Meet The New President Of The Cosmetic Nurse Association

Introducing Sheri-Lee Knoop, the recently inaugurated President of the Cosmetic Nurse Association.

In 2023, the Cosmetic Nurses Association (CNA) welcomes Sheri-Lee Knoop as its President. Ms Knoop takes over from Jacinta King, who is stepping down from the role after three successful years, and on behalf of the Board of Directors, acknowledges Jacinta’s invaluable impact during her term as President and thanks her for her hard work and dedication to the field of Cosmetic Nursing.

“As the inaugural President of CNA, Jacinta has helped to create a professional membership association for Cosmetic Nurses in Australia and one that I am truly honoured to be part of,” Ms Knoop said.

Meanwhile Ms King, Previous President of the CNA, said: “Leading the CNA as the inaugural President has been incredibly fulfilling, and I feel delighted with what the Advisory Committee has achieved to date. I know that under the stewardship of Sheri-Lee, the CNA will continue to go from strength to strength and that the interests of Cosmetic Nurses in Australia are in excellent hands.”

Sheri-Lee (pictured) comes from 27 years of extensive experience, stemming from Plastic Surgery to the broader field of aesthetic medicine. Recently appointed as President of the CNA, Sheri-Lee advocates for members and patients as part of her core values.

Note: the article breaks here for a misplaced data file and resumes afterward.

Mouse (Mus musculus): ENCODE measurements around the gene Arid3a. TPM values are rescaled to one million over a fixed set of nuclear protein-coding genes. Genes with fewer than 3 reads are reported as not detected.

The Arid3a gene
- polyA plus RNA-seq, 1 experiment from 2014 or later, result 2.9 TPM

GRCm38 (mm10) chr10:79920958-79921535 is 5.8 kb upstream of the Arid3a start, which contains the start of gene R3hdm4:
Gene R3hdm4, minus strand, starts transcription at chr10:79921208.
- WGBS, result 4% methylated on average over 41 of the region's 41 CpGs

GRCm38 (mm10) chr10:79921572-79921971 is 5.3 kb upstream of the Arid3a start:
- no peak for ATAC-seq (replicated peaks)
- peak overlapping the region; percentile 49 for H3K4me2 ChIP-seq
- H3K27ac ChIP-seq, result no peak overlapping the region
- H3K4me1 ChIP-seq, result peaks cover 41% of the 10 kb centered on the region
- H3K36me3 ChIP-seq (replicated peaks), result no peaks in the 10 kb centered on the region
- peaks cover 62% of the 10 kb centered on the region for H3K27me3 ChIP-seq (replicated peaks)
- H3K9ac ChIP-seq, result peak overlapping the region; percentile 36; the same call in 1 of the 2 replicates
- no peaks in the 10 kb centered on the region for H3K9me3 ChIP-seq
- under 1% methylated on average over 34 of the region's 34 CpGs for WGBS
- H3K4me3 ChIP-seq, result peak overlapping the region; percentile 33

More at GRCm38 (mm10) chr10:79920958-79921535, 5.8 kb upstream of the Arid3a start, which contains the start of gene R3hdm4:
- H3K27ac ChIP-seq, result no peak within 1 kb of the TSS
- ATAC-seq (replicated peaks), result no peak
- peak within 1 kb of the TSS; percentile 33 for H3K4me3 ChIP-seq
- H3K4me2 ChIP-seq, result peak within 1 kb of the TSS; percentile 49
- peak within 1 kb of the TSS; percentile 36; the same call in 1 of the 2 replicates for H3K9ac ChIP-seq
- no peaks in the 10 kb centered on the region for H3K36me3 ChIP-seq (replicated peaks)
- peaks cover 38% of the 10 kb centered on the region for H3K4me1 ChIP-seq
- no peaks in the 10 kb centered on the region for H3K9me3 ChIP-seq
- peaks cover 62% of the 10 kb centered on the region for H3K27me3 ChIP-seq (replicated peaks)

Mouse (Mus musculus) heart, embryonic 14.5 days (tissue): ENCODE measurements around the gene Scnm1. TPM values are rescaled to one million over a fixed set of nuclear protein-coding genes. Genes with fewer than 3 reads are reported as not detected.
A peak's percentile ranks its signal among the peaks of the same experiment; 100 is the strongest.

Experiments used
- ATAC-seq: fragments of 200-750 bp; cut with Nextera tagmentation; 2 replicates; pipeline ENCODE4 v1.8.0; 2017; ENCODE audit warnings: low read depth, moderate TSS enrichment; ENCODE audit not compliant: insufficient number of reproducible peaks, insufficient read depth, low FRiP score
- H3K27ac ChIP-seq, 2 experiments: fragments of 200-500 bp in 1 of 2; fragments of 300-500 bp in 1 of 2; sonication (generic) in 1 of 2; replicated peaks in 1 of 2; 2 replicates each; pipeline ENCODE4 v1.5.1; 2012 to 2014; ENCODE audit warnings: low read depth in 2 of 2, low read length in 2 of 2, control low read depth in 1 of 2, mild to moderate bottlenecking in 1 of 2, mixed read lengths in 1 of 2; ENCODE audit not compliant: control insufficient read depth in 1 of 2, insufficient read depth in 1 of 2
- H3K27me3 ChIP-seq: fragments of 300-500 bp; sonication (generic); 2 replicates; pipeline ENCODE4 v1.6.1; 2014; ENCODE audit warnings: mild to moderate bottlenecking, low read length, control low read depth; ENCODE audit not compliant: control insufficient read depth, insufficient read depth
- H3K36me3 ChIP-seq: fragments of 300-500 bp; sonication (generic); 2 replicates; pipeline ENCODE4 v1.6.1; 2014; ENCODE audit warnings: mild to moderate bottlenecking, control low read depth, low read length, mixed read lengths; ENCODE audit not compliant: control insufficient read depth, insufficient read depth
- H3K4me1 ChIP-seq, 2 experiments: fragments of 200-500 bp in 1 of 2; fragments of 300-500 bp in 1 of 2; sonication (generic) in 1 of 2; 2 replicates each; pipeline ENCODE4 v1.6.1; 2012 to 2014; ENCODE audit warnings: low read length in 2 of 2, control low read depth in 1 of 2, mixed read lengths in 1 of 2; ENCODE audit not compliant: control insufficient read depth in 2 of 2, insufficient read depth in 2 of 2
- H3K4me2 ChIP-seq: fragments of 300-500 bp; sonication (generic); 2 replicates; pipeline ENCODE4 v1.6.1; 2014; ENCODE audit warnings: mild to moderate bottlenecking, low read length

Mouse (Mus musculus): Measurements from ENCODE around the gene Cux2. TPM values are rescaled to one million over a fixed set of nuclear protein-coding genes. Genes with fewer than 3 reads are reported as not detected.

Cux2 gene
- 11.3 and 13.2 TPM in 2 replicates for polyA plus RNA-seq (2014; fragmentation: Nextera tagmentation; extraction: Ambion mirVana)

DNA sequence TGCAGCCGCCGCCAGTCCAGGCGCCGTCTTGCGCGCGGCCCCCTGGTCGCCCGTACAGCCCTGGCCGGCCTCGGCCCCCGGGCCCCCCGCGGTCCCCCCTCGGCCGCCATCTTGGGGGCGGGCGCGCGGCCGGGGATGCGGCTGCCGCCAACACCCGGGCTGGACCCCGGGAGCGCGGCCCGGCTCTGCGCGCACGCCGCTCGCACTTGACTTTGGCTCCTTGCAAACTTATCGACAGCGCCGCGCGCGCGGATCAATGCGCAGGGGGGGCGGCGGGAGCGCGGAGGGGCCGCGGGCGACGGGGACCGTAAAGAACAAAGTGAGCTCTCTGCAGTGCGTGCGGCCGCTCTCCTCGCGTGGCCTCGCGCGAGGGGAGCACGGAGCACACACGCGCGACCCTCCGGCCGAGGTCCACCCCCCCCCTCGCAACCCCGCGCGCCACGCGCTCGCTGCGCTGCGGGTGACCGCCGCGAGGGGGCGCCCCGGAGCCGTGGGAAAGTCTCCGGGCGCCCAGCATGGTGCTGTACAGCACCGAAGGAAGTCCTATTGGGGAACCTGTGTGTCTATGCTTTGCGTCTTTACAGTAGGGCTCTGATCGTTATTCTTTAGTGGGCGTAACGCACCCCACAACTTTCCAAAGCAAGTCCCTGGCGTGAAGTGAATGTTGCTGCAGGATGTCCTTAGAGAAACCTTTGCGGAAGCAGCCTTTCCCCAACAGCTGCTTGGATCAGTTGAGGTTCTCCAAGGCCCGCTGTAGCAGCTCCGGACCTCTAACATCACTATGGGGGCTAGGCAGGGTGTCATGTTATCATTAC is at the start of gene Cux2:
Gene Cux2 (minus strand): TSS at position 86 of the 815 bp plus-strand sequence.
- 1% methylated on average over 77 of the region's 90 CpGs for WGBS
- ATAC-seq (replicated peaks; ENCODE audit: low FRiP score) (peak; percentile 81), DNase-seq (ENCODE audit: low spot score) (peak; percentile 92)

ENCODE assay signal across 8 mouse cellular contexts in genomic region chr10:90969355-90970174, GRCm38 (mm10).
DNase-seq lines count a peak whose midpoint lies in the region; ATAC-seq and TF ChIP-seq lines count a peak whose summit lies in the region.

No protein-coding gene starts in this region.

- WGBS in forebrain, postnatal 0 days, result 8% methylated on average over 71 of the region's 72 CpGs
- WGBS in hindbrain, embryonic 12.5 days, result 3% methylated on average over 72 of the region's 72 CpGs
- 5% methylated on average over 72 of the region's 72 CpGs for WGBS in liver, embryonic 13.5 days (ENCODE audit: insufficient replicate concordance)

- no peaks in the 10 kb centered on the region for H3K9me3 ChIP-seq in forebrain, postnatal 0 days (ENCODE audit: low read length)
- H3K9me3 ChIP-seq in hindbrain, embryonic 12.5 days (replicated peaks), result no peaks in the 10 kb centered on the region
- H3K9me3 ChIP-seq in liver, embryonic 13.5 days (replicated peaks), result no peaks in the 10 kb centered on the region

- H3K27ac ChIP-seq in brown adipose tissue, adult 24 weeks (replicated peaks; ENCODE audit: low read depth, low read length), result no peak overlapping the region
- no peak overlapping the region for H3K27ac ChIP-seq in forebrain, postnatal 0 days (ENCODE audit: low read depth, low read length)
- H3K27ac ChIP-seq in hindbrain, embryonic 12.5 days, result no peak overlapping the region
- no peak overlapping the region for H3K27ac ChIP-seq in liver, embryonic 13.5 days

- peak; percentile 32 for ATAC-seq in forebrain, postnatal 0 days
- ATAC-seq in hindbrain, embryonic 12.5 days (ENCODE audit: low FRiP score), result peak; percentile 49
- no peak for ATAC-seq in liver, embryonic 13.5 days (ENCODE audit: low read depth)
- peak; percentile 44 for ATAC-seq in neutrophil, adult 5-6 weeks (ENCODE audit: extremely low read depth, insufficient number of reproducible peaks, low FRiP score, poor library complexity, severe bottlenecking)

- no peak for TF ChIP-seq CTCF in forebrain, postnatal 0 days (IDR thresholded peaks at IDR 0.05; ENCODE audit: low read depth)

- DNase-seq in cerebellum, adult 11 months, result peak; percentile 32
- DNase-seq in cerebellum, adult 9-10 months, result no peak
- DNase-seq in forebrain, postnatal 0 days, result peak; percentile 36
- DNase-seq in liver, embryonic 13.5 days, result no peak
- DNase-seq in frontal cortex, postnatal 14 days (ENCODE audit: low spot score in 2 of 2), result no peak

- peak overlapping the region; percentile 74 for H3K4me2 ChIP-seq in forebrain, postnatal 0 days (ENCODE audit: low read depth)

We caught up with Sheri-Lee to discuss the recent position statement that highlighted the amendments from CNA’s recommendations on Enrolled Nurses within a cosmetic medicine scope. These new guidelines are based on published data and based on evidence-based practice, to align EN’s, RN’s and NP’s all working within the medical aesthetics field, within their own scope.

With the newly released position statement, what does this mean for Enrolled Nurses?

This means that Enrolled Nurses already trained and working within the industry are able to continue to work within their scope of practice as before, the same as RN’s or NP’s. High-risk areas have now been redefined, which this becomes clearer for everyone injecting fillers and is in line with documented and published research.

What do cosmetic nurses gain from joining an association like CNA, and how does this support their ongoing career and professional development?

CNA provides support to all Nurses in the Cosmetic Medical and surgical area. It is the custodian of nurses in that space providing a voice in governance so they are represented well. CNA is about patient safety and safety for the Nurse in the industry and we do this by liaising with all stakeholders in the space on legislation and standards. CNA also provides mentoring, education and support for all of its members.

From an association perspective, how can it continue to support its members?

We are a non-for-profit providing advocacy, education, mentoring and development to all members as they follow their professional journey in the Cosmetic medical area of Nursing. The more members the CNA has, the more we have a voice in governance and the more support we can provide. We would like to see all Nurses in the industry join the CNA to stand together and support each other to move towards better standards, education and safety for patients and practitioners.

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